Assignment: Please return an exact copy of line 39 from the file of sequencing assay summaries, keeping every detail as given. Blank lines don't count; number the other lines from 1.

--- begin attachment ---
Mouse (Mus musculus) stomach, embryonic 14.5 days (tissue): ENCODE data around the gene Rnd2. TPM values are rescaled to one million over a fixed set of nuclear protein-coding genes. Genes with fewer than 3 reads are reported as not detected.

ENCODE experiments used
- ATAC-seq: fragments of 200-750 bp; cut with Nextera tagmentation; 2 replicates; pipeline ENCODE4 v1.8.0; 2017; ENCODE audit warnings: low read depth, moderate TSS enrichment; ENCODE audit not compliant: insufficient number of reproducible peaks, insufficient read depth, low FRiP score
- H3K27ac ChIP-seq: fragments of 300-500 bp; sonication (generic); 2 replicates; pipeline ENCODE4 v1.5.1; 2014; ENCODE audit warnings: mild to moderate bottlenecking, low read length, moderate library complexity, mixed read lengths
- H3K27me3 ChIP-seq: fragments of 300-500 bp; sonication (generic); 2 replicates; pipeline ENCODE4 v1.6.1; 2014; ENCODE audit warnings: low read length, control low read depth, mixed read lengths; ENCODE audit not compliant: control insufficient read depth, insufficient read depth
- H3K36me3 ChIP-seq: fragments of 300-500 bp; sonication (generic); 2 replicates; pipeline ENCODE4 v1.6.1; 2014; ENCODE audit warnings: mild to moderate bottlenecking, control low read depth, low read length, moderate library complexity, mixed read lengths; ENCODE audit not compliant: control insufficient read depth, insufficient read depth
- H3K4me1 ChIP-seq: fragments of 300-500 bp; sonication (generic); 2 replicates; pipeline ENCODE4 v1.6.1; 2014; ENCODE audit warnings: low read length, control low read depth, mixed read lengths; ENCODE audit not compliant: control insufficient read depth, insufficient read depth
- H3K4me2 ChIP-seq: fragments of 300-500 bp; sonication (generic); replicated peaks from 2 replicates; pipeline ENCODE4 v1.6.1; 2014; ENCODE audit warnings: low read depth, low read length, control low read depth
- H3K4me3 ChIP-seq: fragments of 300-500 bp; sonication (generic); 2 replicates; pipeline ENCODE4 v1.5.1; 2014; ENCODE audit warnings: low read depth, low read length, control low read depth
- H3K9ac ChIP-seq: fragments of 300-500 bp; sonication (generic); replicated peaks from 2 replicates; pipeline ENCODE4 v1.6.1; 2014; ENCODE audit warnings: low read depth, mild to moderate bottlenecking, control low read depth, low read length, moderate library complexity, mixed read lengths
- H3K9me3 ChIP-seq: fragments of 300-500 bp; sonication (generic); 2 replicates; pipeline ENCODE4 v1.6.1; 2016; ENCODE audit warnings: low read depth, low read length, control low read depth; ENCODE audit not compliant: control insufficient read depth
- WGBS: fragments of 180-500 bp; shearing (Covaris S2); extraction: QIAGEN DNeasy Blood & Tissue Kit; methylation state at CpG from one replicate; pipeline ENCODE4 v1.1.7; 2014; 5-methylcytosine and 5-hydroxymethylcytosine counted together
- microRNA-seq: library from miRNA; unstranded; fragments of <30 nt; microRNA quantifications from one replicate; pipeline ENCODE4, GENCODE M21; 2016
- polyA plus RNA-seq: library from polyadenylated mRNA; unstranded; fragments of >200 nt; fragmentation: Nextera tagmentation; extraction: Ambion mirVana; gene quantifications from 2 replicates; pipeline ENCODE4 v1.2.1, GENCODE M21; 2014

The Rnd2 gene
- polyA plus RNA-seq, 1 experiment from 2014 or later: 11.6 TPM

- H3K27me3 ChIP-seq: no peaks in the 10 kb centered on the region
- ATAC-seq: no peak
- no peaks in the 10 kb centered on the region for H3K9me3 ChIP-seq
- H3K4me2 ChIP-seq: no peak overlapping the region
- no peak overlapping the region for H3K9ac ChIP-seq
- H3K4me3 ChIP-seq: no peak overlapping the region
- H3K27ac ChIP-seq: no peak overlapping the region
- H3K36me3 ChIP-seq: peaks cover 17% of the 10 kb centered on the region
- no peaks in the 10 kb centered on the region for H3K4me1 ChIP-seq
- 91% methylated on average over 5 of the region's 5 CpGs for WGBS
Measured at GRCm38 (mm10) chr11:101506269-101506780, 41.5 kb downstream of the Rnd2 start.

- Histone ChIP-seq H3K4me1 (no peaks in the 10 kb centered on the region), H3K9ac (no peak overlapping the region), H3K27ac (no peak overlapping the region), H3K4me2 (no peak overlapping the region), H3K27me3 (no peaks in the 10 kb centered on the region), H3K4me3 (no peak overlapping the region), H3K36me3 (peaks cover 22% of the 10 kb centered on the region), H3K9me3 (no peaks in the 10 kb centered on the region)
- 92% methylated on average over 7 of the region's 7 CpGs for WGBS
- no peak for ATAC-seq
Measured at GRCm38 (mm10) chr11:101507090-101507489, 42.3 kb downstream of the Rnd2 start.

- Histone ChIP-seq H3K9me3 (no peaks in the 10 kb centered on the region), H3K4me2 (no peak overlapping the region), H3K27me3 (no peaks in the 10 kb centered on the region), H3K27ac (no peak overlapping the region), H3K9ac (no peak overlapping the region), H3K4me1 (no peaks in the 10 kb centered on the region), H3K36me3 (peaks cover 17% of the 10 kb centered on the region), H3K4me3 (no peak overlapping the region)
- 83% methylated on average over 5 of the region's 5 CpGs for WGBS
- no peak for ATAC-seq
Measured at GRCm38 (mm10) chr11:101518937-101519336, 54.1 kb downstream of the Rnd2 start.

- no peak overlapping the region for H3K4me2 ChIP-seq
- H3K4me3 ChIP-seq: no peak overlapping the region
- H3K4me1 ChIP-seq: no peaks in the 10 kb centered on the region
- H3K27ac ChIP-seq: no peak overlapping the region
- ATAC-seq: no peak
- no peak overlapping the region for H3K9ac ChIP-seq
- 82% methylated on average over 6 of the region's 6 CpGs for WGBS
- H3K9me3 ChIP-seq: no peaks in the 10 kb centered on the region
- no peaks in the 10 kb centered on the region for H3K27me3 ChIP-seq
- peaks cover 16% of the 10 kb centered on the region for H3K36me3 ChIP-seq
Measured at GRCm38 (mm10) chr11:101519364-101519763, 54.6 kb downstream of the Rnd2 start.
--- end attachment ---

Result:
- H3K27ac ChIP-seq: no peak overlapping the region